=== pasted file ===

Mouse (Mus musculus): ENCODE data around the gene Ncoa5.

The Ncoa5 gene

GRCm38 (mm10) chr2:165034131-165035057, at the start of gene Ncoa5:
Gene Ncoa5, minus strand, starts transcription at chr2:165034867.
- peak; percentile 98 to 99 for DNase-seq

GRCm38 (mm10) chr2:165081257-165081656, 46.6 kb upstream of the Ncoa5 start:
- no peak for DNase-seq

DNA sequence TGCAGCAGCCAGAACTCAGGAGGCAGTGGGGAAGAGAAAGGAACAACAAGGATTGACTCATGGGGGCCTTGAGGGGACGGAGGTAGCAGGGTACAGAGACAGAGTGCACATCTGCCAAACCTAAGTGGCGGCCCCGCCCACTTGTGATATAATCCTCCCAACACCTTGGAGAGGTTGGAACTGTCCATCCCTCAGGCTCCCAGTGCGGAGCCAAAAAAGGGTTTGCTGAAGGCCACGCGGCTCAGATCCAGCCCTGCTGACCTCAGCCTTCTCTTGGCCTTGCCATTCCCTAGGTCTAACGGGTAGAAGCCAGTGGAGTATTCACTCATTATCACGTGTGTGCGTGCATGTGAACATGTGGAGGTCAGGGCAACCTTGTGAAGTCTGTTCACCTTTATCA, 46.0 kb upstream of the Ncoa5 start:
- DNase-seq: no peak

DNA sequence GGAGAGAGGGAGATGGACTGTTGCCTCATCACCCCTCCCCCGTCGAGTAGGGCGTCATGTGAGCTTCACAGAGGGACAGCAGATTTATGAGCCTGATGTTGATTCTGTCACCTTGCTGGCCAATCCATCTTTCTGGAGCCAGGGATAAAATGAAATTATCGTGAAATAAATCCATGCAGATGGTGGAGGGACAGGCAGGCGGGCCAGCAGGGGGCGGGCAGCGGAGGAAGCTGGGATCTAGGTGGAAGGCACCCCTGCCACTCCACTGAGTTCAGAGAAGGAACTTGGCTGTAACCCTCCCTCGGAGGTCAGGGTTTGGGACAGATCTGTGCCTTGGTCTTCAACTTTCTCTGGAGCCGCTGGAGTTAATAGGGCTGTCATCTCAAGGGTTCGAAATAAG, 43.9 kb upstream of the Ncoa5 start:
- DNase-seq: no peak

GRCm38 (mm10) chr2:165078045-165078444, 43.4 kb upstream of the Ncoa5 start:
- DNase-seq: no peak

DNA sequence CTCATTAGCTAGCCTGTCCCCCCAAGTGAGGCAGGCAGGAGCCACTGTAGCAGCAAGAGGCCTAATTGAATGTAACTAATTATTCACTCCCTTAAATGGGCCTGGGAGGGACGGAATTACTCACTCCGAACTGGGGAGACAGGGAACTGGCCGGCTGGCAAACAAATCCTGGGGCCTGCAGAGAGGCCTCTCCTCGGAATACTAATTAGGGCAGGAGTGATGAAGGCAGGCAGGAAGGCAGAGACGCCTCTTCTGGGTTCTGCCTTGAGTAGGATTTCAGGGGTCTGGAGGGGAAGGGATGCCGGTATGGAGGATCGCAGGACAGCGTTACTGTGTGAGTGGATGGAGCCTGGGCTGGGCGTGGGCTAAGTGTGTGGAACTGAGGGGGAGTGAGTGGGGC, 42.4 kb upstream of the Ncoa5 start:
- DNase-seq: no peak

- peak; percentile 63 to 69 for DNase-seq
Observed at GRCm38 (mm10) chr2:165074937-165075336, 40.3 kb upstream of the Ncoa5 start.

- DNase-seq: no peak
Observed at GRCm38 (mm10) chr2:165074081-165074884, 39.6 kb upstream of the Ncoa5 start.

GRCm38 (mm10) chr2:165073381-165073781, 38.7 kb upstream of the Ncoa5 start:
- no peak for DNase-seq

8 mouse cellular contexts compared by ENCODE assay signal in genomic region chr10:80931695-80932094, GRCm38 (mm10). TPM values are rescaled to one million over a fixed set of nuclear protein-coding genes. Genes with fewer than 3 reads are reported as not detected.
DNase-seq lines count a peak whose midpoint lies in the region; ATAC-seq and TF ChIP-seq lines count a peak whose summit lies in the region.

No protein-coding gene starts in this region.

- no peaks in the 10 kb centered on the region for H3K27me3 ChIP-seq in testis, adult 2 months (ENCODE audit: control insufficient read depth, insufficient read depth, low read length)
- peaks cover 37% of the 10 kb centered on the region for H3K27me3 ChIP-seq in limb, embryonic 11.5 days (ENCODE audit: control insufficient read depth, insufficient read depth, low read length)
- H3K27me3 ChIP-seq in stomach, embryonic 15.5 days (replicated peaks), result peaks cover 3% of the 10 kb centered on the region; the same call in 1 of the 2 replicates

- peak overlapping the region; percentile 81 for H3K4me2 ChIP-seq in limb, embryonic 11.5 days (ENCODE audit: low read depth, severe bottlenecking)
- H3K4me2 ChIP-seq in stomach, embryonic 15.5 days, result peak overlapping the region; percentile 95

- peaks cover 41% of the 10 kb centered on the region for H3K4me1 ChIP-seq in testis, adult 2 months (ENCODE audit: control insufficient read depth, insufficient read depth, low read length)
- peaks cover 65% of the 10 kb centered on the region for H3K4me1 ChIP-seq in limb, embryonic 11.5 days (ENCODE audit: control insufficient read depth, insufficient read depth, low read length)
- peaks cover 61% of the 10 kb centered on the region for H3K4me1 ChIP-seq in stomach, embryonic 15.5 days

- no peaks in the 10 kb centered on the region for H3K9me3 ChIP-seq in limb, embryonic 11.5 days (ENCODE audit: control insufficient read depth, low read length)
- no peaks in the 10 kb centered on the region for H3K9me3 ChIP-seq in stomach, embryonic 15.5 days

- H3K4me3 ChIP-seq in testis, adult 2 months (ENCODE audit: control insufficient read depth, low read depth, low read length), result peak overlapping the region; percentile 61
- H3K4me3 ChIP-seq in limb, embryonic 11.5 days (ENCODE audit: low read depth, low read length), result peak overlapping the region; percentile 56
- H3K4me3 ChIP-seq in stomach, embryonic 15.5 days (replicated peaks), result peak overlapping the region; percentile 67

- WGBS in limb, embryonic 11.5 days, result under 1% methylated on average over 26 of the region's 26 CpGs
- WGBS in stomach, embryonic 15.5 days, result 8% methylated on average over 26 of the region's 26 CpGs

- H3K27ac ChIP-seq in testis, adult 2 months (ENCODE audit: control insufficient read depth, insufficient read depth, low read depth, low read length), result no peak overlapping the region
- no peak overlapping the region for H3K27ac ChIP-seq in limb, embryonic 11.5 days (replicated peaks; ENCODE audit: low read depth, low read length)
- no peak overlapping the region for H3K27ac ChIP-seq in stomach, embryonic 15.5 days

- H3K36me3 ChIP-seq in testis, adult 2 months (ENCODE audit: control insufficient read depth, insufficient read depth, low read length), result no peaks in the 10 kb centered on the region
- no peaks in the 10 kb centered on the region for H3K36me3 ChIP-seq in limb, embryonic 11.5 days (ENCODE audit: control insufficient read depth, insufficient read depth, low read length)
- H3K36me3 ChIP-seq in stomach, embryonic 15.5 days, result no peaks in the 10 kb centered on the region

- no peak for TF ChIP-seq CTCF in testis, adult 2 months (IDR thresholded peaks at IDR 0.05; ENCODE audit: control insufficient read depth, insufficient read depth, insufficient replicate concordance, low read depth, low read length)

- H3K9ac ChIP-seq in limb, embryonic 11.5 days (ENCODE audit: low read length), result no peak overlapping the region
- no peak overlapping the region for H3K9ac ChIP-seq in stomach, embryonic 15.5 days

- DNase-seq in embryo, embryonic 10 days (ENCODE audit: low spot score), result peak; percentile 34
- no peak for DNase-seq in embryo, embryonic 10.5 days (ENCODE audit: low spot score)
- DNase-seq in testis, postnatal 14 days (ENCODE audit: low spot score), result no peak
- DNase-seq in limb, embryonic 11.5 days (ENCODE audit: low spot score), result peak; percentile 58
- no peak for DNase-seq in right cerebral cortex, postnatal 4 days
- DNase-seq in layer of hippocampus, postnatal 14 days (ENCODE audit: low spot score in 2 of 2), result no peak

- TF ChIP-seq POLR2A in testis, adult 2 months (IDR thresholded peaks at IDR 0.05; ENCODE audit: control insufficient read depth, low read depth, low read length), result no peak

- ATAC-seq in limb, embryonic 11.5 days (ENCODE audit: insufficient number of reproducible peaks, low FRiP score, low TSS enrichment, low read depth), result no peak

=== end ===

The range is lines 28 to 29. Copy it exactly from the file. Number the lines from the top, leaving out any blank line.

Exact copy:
- peak overlapping the region; percentile 81 for H3K4me2 ChIP-seq in limb, embryonic 11.5 days (ENCODE audit: low read depth, severe bottlenecking)
- H3K4me2 ChIP-seq in stomach, embryonic 15.5 days, result peak overlapping the region; percentile 95